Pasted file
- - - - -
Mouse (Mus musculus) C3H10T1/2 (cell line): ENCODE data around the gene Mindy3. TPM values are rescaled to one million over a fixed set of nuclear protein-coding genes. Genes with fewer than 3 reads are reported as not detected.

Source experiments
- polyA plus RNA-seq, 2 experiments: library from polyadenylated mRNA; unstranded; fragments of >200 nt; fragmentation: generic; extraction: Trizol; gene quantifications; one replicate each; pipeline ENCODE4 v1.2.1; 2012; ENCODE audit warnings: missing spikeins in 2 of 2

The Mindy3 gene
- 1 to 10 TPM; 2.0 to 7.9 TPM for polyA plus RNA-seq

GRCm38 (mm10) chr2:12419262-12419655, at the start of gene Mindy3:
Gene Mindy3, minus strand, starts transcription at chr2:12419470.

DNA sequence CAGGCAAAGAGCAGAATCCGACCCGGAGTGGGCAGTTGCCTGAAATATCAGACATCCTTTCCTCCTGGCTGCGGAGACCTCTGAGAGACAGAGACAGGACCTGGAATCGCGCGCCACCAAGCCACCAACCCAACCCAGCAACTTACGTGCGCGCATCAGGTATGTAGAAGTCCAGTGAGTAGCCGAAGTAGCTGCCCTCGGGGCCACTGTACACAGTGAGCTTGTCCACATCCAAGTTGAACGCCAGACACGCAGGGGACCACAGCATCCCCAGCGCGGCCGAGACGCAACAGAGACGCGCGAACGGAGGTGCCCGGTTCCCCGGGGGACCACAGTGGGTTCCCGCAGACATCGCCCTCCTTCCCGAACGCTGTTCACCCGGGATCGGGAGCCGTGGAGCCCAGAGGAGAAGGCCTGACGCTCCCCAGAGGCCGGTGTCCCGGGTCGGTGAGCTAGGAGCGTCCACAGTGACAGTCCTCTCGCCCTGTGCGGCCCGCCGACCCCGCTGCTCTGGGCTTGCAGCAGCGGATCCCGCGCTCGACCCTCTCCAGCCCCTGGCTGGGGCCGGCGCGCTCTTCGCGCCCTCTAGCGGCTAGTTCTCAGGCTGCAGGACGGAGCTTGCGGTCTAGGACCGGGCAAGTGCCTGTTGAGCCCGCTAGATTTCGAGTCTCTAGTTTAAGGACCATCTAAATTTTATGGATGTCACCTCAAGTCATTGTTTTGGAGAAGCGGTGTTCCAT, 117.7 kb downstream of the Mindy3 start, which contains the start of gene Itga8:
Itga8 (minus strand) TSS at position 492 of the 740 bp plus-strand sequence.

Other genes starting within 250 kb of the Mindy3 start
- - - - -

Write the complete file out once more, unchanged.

Mouse (Mus musculus) C3H10T1/2 (cell line): ENCODE data around the gene Mindy3. TPM values are rescaled to one million over a fixed set of nuclear protein-coding genes. Genes with fewer than 3 reads are reported as not detected.

Source experiments
- polyA plus RNA-seq, 2 experiments: library from polyadenylated mRNA; unstranded; fragments of >200 nt; fragmentation: generic; extraction: Trizol; gene quantifications; one replicate each; pipeline ENCODE4 v1.2.1; 2012; ENCODE audit warnings: missing spikeins in 2 of 2

The Mindy3 gene
- 1 to 10 TPM; 2.0 to 7.9 TPM for polyA plus RNA-seq

GRCm38 (mm10) chr2:12419262-12419655, at the start of gene Mindy3:
Gene Mindy3, minus strand, starts transcription at chr2:12419470.

DNA sequence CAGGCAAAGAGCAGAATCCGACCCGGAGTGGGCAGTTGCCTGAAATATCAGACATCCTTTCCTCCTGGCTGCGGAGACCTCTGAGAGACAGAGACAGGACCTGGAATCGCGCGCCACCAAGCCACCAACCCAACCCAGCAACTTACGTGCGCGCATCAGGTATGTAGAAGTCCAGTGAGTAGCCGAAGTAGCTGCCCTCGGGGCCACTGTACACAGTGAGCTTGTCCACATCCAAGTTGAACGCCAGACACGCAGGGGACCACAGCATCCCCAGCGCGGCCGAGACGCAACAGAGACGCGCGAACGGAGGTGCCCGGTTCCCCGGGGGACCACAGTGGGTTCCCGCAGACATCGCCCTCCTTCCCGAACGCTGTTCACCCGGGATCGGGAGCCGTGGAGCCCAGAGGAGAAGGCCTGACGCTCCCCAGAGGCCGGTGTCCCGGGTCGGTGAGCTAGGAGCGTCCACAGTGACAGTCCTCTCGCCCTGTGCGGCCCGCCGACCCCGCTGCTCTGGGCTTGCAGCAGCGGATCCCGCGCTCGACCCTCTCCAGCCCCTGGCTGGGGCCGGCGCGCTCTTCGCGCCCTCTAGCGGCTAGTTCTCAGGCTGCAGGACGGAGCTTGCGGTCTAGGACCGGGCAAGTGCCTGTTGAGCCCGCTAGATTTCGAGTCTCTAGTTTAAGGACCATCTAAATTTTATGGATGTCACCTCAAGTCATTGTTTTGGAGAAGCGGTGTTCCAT, 117.7 kb downstream of the Mindy3 start, which contains the start of gene Itga8:
Itga8 (minus strand) TSS at position 492 of the 740 bp plus-strand sequence.

Other genes starting within 250 kb of the Mindy3 start